Children with Special Needs (CWSN) refer to all children those whorequire adaptations to the normal process of education due to problems of vision,hearing, movement, learning and intellect. These adaptations could be of learning materials like textbooks, teaching methods, homework and other assignments given in the class, assessment and examinations. Throughout the world, the children having disabilities or learning difficultiesare often marginalized within or even sometimes excluded from the schoolsystems. In many developing countries, the children remain hidden as a result of the stigmatizing attitudes and negative value dispositions of the communitymembers. As per Census 2001 data, CWSN constitute 2.1% of the total childpopulation. But the percentage of CWSN to total enrolment in elementary classes in 2007-08 is as less as 0.84.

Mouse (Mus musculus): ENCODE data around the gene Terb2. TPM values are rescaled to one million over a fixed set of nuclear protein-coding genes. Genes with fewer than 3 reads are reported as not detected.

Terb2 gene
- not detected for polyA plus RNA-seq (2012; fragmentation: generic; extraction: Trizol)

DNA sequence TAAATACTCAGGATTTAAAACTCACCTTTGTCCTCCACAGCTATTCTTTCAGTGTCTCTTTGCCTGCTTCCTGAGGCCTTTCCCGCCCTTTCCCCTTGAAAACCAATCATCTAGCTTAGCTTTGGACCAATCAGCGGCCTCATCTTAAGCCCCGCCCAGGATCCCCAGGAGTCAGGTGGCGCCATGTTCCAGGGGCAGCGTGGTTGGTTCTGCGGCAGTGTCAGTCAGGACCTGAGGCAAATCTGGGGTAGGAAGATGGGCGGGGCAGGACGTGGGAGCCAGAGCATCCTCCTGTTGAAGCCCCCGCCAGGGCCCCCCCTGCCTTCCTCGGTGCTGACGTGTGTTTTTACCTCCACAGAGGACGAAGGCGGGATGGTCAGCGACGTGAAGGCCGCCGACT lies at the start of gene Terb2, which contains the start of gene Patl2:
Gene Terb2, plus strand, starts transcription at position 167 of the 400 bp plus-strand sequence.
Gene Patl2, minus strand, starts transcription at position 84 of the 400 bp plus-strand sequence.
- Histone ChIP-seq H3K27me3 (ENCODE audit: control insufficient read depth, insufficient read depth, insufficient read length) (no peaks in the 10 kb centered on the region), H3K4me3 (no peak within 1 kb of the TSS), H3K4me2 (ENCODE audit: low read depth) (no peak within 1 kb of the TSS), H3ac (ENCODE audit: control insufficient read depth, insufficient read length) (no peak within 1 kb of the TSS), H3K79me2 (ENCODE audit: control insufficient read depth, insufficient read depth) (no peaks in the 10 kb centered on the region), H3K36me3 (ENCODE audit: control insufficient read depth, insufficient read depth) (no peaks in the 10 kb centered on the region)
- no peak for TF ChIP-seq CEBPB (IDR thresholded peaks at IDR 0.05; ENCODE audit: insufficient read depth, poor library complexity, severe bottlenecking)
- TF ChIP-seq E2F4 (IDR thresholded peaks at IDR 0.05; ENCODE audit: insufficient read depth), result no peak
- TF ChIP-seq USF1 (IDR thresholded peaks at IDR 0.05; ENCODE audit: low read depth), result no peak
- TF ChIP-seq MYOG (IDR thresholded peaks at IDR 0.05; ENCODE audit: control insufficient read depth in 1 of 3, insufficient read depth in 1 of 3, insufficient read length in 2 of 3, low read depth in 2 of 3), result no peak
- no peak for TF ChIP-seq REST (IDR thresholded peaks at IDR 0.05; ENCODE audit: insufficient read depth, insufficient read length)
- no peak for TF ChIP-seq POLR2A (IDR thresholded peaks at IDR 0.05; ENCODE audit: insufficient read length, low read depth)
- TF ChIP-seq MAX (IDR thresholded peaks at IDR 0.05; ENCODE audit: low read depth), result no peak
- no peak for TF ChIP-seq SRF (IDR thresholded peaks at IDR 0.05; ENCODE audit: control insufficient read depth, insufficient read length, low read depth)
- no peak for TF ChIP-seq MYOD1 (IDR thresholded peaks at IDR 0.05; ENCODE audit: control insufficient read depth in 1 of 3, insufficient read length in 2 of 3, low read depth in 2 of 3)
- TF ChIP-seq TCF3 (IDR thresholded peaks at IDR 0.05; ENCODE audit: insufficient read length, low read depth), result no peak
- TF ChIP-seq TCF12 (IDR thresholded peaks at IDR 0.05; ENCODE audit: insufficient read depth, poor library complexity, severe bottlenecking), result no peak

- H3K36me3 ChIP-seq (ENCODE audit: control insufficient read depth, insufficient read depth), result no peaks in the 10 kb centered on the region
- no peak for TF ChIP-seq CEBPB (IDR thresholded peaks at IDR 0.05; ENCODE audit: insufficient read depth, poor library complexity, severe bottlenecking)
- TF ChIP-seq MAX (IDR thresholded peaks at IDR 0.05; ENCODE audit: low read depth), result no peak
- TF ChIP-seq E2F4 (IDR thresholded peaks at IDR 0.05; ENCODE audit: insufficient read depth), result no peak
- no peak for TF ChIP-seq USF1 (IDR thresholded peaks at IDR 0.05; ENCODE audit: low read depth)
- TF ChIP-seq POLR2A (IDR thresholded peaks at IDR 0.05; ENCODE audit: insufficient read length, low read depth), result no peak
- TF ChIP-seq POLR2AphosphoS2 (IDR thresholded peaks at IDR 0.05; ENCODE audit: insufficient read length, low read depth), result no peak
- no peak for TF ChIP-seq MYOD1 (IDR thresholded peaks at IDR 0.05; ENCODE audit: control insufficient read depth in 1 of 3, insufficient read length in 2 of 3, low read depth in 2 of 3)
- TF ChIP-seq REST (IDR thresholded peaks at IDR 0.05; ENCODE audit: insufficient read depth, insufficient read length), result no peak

Rehabilitation Council of India (RCI) Act 1992
The Rehabilitation Council of India (RCI) is a statutory body set up withthe twin responsibilities of standardizing and regulating the training of personneland professionals in the field of rehabilitation and special education.Trainingof special educators and resource teachers that can offer support services to children with special needs in regular schools is the responsibility of RCI.

Education represents true empowerment and must be used as a liberating force. It is widely accepted that there are remarkable increases in measures of quality of life index in the population that have become educated. With a little more sincerity, empathy and a sense of caring, the educational needs of these categories can be met and with that, their lives and those of the people around them can truly be transformed. The measures suggested in the variousrecommendations deserve to be fully implemented, subject of course, to theavailability of resources and an enabling legal and administrative framework.Through better targeting and tighter monitoring, all the funds allocated for these sections should be fully utilized and all the inputs should be made available.